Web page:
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The Burma Road (滇缅公路) is a road linking Burmamarker (also called Myanmar) with Chinamarker. Its terminals are Kunmingmarker, Yunnanmarker and Lashiomarker, Burma. When it was built, Burma was a British colony.

The road is long and runs through rough mountain country. The sections from Kunming to the Burmese border were built by 200,000 Chinese laborers during the Second Sino-Japanese War in 1937 and completed by 1938. It had a role in World War II, when the British used the Burma Road to transport war materiel to China before Japan was at war with the British. Supplies would be landed at Rangoonmarker (now Yangon) and moved by rail to Lashiomarker, where the road started in Burma. After the Japanese overran Burma in 1942, the Allies were forced to supply Chiang Kai-shek (also called Jiang Jieshi) and the nationalist Chinese by air. They flew these supplies from airfields in Assammarker, India over the eastern end of the Himalaya uplift. At the insistence of the United States, and much to the chagrin of Winston Churchill, the wartime leader of Britain, British forces were given, as their primary goal in the war against Japan, the task of recapturing Burma and reopening land communication with China. Under British command Indian, British, Chinese, and American forces, the latter led by Vinegar Joe Stilwell, defeated a Japanese attempt to capture Assam and recaptured northern Burma. In this area they built a new road, the Ledo Roadmarker which ran from Ledo Assammarker, through Myitkina and connected to the old Burma Road at Wandingzhen, Yunnan, China. The first trucks reached the Chinese frontier by this route on January 28, 1945. (Winston Churchill, The Second World War, v. VI, chap. 11.)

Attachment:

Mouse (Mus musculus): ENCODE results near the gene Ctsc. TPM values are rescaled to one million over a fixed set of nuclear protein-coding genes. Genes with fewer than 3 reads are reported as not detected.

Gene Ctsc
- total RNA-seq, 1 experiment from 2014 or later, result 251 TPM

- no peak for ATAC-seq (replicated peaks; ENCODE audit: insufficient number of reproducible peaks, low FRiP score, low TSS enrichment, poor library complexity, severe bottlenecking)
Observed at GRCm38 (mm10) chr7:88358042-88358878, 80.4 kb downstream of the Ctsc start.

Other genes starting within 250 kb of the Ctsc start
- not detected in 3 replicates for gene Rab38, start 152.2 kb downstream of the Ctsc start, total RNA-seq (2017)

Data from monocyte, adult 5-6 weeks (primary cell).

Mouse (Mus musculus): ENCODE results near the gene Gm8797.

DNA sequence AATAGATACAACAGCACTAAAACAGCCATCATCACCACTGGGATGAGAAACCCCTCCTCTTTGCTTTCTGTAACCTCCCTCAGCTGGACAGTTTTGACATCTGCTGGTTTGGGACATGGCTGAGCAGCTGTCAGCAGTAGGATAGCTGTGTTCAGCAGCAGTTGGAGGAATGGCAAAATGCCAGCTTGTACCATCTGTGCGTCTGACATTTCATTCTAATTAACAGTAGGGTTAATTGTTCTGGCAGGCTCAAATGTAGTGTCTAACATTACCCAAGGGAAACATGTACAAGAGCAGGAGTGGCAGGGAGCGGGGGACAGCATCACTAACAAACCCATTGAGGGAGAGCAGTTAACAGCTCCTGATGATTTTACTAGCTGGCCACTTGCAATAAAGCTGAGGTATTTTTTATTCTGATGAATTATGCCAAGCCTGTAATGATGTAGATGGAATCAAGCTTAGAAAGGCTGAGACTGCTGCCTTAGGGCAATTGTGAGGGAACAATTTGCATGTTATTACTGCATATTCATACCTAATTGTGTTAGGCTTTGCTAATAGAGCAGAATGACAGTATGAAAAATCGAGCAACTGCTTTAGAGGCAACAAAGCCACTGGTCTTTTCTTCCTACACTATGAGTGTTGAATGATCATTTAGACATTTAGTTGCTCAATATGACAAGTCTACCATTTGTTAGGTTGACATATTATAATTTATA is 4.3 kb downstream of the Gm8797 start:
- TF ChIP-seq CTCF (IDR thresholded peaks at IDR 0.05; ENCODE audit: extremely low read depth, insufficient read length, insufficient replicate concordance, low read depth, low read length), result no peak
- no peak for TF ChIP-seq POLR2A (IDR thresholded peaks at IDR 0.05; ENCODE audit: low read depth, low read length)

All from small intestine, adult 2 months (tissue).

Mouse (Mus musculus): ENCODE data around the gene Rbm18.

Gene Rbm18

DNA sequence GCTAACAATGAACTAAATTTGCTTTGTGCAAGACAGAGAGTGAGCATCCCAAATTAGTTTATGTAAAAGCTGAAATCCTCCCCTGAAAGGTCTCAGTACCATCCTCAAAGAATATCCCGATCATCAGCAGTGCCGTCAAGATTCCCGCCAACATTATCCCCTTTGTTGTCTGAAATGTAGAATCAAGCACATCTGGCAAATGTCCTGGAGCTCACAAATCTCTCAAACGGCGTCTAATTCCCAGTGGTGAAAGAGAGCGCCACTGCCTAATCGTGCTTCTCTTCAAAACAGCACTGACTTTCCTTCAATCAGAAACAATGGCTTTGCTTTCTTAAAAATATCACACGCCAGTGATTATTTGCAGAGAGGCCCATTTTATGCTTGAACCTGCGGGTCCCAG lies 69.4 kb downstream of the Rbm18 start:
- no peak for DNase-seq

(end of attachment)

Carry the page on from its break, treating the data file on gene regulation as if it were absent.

Women and children using hand tools to build Burma Road

See also


Further reading

  • Jon Latimer, Burma: The Forgotten War, John Murray, (2004). ISBN 0-7195-6576-6.

External links

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